Barkley ran for 1,271 yards and 18 touchdowns this season and had 54 catches for 632 yards and three TDs. He also completed two passes — one for a score — and returned two kickoffs for touchdowns.
Barkley, a consensus All-American, finished fourth in Heisman Trophy voting and won the Paul Hornung Award as college football’s most versatile player. He leaves Penn State 89 yards shy of the program rushing record with 3,843 yards
The 5-foot-11, 233-pound back was an immediate contributor as a true freshman and rose to national prominence as one of the country’s most dynamic players. He used a frenetic running style to compile a lengthy highlight reel full of hurdles, spin moves and jukes en route to a program-best 43 rushing touchdowns.
The No. 9 Lions finished the season 11-2 and improved to 7-0 all-time in the Fiesta Bowl. Washington came in ranked No. 12 and finished 10-3.
Overall, Penn State converted 13-of-17 third-down chances, frustrating the Huskies’ defense time and again because it simply could not get off the field.
“The thing that swung it in our direction was third down on offense,” Penn State coach James Franklin said. “We were fantastic on third down on offense (Saturday).”
Penn State rushed for 203 yards against the nation’s No. 1 run defense. The Lions scored 35 points against a defense ranked sixth in scoring average. Penn State also piled up 545 total yards, dominating Washington’s defense pretty much from start to finish.
For good measure, McSorley also was 1-for-1 throwing on fourth down.
“You hope to come in and have that kind of success on third downs,” McSorley said. “A lot of that goes to the offensive line, the game plan we had and our receivers making great catches.”
The line allowed only one sack for a loss of one yard and gave McSorley time to throw on the vast majority of his dropbacks. On the other rare occasions, the elusive quarterback used his great scrambling ability to buy himself more time.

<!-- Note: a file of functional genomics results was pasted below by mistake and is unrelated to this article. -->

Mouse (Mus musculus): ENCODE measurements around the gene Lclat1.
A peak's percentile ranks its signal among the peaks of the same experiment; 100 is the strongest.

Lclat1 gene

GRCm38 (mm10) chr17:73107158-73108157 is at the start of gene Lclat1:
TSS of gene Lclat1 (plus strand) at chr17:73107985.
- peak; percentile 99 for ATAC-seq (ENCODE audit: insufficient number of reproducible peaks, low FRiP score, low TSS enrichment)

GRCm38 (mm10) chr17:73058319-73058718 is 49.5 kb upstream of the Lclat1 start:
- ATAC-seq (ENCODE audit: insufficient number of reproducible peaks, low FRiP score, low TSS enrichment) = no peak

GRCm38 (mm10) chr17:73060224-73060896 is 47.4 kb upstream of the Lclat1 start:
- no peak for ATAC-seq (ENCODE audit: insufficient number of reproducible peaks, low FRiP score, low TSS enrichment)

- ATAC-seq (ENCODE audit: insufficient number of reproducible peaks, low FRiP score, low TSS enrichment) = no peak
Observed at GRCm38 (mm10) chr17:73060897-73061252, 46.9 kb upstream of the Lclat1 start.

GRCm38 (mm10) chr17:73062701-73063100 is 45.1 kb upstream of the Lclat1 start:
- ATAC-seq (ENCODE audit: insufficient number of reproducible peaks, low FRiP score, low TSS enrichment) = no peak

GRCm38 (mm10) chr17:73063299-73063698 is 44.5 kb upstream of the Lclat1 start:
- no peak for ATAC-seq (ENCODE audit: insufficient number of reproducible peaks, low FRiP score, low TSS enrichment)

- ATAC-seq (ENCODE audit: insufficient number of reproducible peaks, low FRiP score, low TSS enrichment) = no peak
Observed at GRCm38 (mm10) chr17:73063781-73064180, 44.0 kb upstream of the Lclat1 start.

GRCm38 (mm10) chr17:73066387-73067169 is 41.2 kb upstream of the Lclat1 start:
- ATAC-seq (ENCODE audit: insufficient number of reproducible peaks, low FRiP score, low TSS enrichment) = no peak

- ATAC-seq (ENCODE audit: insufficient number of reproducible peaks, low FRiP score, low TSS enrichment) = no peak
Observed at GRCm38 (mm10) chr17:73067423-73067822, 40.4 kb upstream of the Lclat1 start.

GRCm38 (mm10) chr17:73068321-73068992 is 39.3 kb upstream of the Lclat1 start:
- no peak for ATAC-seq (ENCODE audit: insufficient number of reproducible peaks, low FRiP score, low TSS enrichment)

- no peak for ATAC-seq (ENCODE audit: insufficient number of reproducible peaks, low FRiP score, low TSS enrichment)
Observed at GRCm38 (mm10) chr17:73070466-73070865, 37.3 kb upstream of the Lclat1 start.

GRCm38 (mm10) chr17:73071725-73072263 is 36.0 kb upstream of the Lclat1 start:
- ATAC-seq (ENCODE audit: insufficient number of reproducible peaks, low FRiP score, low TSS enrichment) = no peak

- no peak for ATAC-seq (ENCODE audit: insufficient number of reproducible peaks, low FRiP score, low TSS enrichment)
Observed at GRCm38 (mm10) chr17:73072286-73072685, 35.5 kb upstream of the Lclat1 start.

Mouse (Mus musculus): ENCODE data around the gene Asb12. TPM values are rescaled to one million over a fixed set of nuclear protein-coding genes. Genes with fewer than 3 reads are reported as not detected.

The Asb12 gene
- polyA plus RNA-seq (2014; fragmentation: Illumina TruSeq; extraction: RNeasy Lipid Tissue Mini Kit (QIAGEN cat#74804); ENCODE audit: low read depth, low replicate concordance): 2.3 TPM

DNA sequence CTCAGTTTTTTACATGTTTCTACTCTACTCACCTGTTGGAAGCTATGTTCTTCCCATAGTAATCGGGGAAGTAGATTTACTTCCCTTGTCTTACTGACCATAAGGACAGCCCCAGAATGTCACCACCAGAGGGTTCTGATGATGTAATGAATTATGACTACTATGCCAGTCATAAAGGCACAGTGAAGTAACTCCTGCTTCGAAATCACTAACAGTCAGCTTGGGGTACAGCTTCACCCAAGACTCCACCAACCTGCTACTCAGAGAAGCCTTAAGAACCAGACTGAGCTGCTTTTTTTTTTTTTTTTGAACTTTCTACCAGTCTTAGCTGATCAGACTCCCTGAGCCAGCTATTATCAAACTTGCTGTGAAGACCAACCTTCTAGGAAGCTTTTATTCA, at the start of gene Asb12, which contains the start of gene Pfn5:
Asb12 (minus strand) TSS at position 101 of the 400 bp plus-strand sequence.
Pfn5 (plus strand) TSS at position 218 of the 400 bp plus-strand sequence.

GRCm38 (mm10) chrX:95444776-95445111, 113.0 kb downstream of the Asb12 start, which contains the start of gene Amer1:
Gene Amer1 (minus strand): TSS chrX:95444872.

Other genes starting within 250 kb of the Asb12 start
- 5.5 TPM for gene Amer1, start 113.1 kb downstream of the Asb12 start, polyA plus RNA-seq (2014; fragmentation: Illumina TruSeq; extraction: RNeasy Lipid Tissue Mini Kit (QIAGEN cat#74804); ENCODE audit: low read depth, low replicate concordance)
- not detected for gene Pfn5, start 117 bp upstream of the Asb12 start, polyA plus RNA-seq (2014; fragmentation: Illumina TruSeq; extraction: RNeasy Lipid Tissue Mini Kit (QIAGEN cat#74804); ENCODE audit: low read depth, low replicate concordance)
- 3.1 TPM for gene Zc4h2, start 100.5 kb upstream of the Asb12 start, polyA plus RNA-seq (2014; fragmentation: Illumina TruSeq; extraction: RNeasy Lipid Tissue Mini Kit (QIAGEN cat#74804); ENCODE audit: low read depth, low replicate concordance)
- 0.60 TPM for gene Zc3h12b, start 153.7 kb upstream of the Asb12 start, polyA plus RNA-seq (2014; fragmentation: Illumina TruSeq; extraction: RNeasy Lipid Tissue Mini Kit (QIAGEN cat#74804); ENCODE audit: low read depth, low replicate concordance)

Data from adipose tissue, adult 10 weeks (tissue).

McSorley hit DaeSean Hamilton for a 48-yard TD on the game’s opening series, which was the first time all season Washington allowed a play of more than 40 yards. McSorley threw an interception in the end zone on the second series, but he came back out firing on the third and led another TD drive that was finished off by a 2-yard Barkley run.
Washington made a lot of mistakes early on in finding itself down 14-0. The Huskies used a gadget play as a receiver threw a deep pass to a tight end that helped them score a touchdown and pull within 14-7.
Penn State answered with a 76-yard drive and Miles Sanders TD, then Barkley busted free for his 92-yard score to make it 28-7 with 9:01 left in the first half.
Washington scored late in the half and then pulled within 28-21 with an 80-yard drive to open the second half. But once again, Penn State answered that scoring drive with one of its own, as McSorley found Hamilton for a 24-yard touchdown to make it 35-21.
Washington desperately needed a big play and got one as Myles Gaskin busted up the middle for a 69-yard TD run with 6:52 to play.
Penn State had a chance to put it away late with a fourth-down conversion, but a false start on fourth-and-1 led to a field goal try on fourth-and-6 that Tyler Davis missed wide right.
A couple plays later and in need of a touchdown, Washington tried a “hook and ladder” play, but with just five seconds left, Penn State linebacker Brandon Smith snagged a wayward lateral to seal the win.
The Associated Press contributed to this story.